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Rope - Heresy, And Then Nothing But Tears

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Artist: Rope

Album: Heresy, And Then Nothing But Tears

Label: Family Vineyard

Review date: Jan. 9, 2007

For their second full-length, the Chicago-based trio Rope make the listener squirm in claustrophobic horror, a suffocation expressed with a tight cinematic language. Their method is not the jump cut and cheap surprise of slasher films, but the long tracking shot and taut psychological suspense of a thriller. What emerges is a dense, disturbing album-long portrait of mental decay taken from the inside. Details of the ostensibly lustful and passionate relationship are lacking; all the listener gets is microscopic details, morbid suggestion, vague metaphors and muscular, distended compositions.

Musically, Rope deny anything overt. Bassist Robert Iwanik and drummer Michael J. Kendrick unleash rhythms that swell, recede and never settle, storm surges that guitarist Przemyslaw Krzysztof Drazek sometimes rides and sometimes fights. On pieces like “Blood Stained Lust,” he moves from fragmented chords and fractured single note musings to excruciating bursts of high-register strafing without his articulation suffering or his poignancy waning. The trio knows no bar line that wasn’t meant to be stressed or broken, resulting in a free-flow of ideas that makes the music sound improvised and alive.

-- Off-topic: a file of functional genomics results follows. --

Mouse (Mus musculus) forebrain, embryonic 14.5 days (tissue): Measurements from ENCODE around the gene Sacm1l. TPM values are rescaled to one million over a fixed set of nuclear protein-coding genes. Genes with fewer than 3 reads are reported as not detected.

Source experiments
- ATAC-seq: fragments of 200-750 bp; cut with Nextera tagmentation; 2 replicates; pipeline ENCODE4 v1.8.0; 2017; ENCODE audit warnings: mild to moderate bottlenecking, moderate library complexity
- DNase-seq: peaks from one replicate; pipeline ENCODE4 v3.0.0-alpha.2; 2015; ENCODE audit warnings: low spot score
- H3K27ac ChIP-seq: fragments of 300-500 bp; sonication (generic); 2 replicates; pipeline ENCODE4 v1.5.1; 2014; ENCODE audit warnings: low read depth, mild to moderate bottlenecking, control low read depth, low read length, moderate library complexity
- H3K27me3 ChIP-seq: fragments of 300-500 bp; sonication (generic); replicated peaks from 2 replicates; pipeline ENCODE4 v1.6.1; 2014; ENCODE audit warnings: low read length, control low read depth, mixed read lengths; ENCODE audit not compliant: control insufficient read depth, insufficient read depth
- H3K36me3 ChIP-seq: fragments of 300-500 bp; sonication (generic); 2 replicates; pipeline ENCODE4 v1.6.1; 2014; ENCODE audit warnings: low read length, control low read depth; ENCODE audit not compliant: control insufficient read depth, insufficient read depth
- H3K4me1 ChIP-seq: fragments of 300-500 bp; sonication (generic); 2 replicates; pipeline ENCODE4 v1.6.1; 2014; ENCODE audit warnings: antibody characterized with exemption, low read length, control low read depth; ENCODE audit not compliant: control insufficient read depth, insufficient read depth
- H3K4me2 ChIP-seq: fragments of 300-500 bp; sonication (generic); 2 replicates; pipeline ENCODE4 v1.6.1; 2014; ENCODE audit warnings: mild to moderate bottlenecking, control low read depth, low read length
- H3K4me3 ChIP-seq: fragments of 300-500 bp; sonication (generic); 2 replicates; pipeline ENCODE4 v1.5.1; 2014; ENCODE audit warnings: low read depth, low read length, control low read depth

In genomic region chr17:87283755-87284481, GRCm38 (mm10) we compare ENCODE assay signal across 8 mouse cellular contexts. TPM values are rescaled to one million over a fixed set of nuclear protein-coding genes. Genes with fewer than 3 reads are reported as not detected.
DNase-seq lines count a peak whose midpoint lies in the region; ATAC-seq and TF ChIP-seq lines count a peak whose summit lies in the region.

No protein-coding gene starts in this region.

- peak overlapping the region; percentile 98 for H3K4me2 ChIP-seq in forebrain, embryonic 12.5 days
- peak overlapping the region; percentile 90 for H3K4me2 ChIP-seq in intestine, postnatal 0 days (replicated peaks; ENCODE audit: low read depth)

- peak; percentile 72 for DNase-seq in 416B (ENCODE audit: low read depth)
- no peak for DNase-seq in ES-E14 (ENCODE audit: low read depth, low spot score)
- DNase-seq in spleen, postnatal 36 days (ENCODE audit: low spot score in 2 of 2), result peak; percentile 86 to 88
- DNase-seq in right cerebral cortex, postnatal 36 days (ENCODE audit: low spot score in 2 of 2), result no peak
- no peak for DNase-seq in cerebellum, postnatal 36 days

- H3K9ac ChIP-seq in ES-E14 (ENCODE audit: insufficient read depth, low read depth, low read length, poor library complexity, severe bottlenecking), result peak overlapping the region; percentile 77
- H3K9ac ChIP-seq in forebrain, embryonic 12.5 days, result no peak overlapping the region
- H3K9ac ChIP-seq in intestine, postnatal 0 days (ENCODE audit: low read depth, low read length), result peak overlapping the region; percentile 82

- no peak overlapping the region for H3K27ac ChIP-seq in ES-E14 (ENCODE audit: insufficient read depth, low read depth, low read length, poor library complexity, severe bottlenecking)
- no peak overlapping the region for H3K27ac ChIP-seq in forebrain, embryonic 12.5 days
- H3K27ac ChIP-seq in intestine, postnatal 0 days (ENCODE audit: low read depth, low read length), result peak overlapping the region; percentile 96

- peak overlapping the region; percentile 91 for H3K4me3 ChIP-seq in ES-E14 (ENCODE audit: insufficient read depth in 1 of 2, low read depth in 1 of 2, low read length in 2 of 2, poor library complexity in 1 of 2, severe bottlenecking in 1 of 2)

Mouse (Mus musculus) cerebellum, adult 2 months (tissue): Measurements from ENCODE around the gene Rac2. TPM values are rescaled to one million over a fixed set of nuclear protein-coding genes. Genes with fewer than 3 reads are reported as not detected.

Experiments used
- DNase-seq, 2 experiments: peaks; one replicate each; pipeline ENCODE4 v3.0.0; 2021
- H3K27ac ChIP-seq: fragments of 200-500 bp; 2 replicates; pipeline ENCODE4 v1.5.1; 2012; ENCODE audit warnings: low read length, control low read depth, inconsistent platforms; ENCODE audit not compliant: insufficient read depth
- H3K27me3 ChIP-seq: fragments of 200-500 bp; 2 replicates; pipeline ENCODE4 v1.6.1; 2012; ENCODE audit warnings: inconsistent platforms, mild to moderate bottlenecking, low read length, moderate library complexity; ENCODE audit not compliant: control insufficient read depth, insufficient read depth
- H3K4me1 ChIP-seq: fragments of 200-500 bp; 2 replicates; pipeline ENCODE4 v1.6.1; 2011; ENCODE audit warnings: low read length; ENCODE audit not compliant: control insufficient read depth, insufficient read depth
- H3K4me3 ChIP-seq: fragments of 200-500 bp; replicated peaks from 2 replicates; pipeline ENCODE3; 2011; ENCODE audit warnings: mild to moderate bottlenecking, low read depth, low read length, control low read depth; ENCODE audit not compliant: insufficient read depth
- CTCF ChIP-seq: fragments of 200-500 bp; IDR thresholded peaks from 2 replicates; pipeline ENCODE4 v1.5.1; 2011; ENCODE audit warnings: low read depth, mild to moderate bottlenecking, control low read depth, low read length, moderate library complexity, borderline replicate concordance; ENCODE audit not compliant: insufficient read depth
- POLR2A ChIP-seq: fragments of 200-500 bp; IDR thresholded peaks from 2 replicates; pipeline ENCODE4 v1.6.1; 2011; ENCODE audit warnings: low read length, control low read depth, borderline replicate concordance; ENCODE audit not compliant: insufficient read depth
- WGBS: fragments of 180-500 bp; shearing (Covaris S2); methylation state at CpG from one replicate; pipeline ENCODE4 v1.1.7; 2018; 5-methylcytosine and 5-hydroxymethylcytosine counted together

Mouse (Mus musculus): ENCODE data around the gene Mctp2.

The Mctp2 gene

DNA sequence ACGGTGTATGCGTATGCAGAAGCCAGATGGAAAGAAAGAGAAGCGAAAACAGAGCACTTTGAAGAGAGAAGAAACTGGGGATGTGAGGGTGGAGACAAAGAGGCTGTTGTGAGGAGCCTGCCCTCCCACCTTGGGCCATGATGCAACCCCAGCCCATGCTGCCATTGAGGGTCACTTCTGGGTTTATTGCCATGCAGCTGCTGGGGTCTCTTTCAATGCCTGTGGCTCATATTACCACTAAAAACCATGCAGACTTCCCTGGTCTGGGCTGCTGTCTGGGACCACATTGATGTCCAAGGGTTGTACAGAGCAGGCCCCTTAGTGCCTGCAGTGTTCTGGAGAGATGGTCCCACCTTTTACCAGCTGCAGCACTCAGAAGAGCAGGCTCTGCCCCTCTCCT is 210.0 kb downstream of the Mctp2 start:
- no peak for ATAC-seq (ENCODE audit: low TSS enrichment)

And yet, in all of their pieces the three walk a strict compositional line. Not once does the group make the easy choice to degenerate into empty cacophony. Their most powerful passages are the quietest ones. “The Financial Imperative” opens with simmering guitar and the slurps, cackles and moans of Eugene Robinson, captured here in all their spittle-soaked glory, two signs that suggest a predator ready to pounce. When the transition to the following “Our Beast” arrives, it is pinpoint and deadly. When they come, crescendos are compact and timed for maximum effect. Or, as on the 20-minute fade to black of “Grand Humiliation of Misery,” the music dissipates into unsettling quiet

All of this controlled chaos writhes around Iwanik’s incantatory vocals, delivered in a stalking lion’s purr. On paper, the lyrics are disjointed and sound a teenage note of tortured angst, making the real accomplishment of this album how the trio stokes the lines with fresh life. The lyrics give voice to the musical tempest and allow the listener access to this dank, dread chamber.

By Matthew Wuethrich

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